Focus on Rohingya recognition
The international community must mount pressure on Myanmar so that it recognises Rohingyas as citizens, say immigration experts as Thailand hosts a regional meeting on "irregular migration" through the sea on May 29.
The meeting should also focus on smoothening legal ways of labour migration to Southeast Asian countries instead of having policies that tacitly support irregular labour mobility, they add.
Experts say Myanmar's denial of citizenship to the Rohingyas as well as lack of livelihood options for poor Bangladeshis has made it easy for the trans-national trafficking syndicates to prey on them.
As a result, the problem has turned into a humanitarian crisis since Thailand's discovery of mass graves on May 1. With Thailand's drives against human traffickers, boats crammed with an estimated 6,000 to 8,000 people from Bangladesh and Myanmar are now drifting in the Andaman Sea and Malacca Straits as the crew have abandoned them in fear of arrest and prosecution.
More than a hundred are reported to have died in the sea. Thailand, Indonesia and Malaysia have rescued some 3,000 people in trouble from the sea but turned away the boats despite outrage from the UN, US and different rights bodies.
Against this backdrop, Thailand has decided to hold the "Special Meeting on Irregular Migration in the Indian Ocean" on May 29. Senior officials from 15 countries including Myanmar, Bangladesh, Malaysia, Indonesia, Australia, Cambodia, Laos, the US and Vietnam have been invited to the meet in Bangkok.
The UN and other regional rights bodies are going to attend the meet as observers, but Myanmar has hinted of skipping it.
Rights activists say the meeting is a laudable initiative, but the first and foremost act of Indonesia, Thailand and Malaysia now is to rescue the people on the sea and provide them with emergency care.
"This humanitarian crisis needs to be immediately and collectively resolved by all governments before more innocent lives are lost," said Mohammad Harun Al Rashid, coordinator of CARAMASIA, a Malaysia-based regional rights body on migrants.
Prof Dr Tasneem Siddiqui of political science at Dhaka University said human trafficking or illegal migration through the Bay of Bengal had been in place for many years, but no-one had been serious to address it.
As the issue had drawn national, regional and international attention, every country involved should be honest in their will to settle it in a sustainable manner, she added.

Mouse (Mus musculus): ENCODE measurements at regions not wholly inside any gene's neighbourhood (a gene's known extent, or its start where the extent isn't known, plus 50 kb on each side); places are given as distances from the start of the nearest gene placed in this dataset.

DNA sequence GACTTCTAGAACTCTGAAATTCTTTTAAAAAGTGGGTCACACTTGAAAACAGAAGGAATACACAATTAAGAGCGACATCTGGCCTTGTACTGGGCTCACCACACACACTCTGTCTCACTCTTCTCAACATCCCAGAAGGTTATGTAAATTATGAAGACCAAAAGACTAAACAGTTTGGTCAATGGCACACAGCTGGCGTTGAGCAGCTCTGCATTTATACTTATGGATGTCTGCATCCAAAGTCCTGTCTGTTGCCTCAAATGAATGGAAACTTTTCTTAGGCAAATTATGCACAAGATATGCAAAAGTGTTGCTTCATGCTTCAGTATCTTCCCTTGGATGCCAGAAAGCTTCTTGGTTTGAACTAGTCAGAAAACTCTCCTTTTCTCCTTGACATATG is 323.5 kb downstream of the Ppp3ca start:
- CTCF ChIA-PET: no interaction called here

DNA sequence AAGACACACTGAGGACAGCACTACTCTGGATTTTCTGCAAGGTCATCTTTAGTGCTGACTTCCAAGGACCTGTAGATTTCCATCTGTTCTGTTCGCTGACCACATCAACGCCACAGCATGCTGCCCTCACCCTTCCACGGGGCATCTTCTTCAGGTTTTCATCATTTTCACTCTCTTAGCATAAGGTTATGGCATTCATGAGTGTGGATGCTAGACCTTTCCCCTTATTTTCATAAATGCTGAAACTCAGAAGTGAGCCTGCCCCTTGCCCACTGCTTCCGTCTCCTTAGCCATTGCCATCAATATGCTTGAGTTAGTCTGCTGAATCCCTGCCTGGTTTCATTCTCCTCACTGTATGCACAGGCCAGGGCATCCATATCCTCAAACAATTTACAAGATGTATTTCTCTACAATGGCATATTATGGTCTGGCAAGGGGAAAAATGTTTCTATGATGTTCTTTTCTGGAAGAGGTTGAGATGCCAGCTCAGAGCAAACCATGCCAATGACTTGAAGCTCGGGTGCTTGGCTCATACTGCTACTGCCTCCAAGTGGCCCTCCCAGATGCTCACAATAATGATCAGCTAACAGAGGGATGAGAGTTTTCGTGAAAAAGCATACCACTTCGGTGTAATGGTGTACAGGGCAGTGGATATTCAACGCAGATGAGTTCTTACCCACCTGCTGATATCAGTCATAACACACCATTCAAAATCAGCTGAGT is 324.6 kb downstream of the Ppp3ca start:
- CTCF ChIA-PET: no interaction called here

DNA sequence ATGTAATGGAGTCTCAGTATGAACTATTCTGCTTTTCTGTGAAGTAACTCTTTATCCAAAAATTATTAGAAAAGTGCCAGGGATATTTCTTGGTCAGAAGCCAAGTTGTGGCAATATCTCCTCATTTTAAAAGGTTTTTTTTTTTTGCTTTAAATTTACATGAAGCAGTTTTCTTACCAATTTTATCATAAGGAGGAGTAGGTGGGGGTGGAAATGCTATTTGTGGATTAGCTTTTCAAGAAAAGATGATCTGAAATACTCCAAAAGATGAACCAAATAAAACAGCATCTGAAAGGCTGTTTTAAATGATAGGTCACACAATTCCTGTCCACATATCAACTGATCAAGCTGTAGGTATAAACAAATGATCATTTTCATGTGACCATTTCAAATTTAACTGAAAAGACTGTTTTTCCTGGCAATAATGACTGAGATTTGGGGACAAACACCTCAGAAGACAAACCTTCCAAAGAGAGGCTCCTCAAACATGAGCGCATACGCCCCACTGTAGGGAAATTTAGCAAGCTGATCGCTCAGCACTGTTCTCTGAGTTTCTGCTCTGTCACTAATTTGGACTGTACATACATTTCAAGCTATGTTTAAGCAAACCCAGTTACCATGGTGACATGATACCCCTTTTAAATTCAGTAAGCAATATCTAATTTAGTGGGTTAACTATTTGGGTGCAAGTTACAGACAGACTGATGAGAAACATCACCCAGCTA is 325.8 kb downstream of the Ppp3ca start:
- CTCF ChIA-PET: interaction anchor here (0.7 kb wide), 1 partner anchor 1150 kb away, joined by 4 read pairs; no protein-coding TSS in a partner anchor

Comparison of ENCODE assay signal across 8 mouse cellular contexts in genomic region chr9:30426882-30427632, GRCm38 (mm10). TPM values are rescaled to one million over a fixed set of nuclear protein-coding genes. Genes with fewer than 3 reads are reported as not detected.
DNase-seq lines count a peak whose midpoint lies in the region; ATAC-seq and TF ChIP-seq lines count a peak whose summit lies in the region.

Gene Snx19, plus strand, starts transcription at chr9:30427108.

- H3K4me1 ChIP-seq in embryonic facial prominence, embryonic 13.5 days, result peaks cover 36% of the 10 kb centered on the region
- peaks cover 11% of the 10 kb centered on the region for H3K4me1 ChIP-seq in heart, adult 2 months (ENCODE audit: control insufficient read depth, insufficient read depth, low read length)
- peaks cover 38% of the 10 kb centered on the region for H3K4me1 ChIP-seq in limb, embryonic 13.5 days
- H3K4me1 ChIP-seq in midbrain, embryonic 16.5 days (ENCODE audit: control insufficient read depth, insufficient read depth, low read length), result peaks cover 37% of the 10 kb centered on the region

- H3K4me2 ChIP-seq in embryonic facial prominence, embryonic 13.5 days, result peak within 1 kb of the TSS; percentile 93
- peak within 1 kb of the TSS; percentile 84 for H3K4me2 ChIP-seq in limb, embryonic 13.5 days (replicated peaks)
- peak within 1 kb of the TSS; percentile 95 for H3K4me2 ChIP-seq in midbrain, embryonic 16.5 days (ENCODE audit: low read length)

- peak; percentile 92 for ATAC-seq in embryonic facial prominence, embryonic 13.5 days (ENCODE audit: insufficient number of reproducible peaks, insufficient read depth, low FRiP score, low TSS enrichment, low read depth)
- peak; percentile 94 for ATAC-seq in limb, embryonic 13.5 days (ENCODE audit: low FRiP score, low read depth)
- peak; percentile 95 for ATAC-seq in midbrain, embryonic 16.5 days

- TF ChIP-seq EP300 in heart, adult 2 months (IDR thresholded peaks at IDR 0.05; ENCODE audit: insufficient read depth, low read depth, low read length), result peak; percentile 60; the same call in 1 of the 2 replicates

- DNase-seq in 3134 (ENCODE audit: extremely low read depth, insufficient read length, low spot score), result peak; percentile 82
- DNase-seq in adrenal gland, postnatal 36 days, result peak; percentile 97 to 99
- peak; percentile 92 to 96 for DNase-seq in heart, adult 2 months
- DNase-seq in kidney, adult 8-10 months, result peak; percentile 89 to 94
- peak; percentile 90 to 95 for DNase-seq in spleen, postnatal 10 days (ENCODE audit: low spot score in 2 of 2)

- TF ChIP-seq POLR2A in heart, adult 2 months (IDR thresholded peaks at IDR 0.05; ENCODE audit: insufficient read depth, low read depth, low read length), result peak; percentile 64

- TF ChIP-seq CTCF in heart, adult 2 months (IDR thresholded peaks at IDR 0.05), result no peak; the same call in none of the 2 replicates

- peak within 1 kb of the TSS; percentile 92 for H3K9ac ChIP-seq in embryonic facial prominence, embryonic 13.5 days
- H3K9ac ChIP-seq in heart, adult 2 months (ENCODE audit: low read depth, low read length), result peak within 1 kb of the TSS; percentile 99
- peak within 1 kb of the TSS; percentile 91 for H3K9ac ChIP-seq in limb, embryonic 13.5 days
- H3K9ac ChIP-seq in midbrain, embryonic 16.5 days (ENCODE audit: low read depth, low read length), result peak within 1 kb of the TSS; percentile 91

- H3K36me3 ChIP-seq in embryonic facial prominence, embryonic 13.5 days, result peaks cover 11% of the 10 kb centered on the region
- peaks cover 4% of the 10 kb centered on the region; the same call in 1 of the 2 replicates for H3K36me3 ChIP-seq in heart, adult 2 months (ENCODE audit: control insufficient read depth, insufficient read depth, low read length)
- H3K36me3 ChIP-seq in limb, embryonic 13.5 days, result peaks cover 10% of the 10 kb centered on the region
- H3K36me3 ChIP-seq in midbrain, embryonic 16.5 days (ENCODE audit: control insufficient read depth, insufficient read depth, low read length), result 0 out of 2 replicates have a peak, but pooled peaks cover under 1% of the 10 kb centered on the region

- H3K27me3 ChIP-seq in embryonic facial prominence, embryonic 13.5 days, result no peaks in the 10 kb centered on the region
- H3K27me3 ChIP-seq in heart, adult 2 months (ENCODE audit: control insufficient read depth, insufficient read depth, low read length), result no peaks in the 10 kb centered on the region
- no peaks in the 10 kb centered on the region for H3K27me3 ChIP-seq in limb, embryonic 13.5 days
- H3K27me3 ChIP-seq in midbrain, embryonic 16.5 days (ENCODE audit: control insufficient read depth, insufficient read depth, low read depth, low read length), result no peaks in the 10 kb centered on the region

"Myanmar's discriminatory treatment of Rohingyas has aggravated the problem. So, the international community, especially ASEAN, has to put pressure on the country," Prof Tasneem observed.
Myanmar's stance that the Rohingyas had settled in the country from elsewhere and thus could not be granted citizenship was unacceptable, she said, adding: "The only option for Myanmar is to grant the Rohingyas citizenship."
Many employers in Malaysia and Thailand, especially in rubber plantation and fishing industries, harboured irregular migrants from Myanmar and Bangladesh at low wages, creating a demand for them, she said.
"The Malaysian and Thai authorities must stop such practices and ensure that migrants are employed legally," she added.
The Thailand meet should form a high-level regional taskforce for all these reforms to be made, said Prof Tasneem, also chair of the Refugee and Migratory Movements Research Unit.
Prof Dr Imtiaz Ahmed of international relations at DU said the international community had not been strong enough to put pressure on Myanmar so far and this paradigm needed to change.
The Association for the Southeast Asian Nations had a lot to do in this regard, he added.
Turning on trafficking networks, Prof Imtiaz said when Thailand and Malaysia would take actions against criminals within their respective jurisdiction, Bangladesh should do the same.
He emphasised improving governance in Bangladesh's labour migration, saying change would not come if both the public and private sectors are involved in corruption.
"If Bangladeshi workers don't need big amounts to get jobs abroad, they would not take the risky sea route," he told The Daily Star.
Migrant rights activist Harun Al Rashid said all the countries involved needed to attend the upcoming Bangkok meet and adopt an action plan for a long-term solution.
Development partners should incorporate a precondition in their official development assistance that human rights would always be upheld and protected, he noted.
"The ASEAN and other developed countries should not consider business interests in dealing with Myanmar," he observed.